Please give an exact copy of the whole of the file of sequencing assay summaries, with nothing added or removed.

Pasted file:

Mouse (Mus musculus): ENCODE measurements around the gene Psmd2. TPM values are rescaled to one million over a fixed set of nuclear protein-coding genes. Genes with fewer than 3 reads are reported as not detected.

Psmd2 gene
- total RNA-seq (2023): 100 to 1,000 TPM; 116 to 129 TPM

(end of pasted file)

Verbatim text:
Mouse (Mus musculus): ENCODE measurements around the gene Psmd2. TPM values are rescaled to one million over a fixed set of nuclear protein-coding genes. Genes with fewer than 3 reads are reported as not detected.

Psmd2 gene
- total RNA-seq (2023): 100 to 1,000 TPM; 116 to 129 TPM